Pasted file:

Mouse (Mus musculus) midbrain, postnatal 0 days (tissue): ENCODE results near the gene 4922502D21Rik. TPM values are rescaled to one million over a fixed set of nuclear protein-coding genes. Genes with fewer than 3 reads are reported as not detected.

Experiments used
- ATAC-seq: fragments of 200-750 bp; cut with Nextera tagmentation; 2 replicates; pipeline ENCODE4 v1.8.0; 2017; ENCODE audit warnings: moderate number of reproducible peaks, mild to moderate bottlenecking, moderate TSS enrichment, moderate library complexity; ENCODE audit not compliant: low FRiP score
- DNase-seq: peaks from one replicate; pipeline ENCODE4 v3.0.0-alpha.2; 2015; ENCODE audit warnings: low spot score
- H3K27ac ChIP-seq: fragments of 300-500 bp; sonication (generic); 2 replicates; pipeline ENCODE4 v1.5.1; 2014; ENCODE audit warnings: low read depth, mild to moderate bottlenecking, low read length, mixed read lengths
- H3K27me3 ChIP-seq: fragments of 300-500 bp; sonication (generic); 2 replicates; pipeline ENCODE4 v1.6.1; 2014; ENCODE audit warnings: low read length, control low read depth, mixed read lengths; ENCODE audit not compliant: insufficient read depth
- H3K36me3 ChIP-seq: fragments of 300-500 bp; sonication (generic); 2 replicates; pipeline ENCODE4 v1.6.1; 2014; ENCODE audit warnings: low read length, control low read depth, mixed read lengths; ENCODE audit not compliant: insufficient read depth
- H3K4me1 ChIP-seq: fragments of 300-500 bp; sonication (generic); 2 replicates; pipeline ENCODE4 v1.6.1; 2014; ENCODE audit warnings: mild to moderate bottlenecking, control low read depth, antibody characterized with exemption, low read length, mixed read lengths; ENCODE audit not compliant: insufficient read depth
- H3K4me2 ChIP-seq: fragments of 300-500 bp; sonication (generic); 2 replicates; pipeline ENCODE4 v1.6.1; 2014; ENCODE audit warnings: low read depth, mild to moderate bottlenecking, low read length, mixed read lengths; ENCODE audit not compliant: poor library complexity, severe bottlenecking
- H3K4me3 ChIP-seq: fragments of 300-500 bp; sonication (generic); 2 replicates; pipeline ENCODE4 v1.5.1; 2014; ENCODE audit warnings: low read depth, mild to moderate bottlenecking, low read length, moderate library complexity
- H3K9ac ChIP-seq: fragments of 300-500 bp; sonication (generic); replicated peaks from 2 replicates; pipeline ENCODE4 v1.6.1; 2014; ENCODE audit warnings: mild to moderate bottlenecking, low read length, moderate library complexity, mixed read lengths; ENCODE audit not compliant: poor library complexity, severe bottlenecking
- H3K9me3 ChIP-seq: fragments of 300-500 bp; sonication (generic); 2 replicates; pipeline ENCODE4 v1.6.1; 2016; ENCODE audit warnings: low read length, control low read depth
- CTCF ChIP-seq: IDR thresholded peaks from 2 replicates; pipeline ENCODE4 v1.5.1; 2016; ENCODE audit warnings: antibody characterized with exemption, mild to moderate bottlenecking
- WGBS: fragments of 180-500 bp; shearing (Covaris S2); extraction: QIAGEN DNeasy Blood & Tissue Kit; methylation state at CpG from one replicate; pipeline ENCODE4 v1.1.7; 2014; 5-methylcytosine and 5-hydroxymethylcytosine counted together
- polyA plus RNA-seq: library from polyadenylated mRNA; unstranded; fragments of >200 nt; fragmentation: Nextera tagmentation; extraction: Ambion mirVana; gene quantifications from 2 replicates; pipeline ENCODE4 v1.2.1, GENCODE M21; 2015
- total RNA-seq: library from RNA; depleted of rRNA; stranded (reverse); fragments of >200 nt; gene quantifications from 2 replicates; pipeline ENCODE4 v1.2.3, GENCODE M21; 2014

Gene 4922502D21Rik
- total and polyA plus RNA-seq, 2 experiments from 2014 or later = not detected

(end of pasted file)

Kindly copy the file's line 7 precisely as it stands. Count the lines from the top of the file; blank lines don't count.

- H3K36me3 ChIP-seq: fragments of 300-500 bp; sonication (generic); 2 replicates; pipeline ENCODE4 v1.6.1; 2014; ENCODE audit warnings: low read length, control low read depth, mixed read lengths; ENCODE audit not compliant: insufficient read depth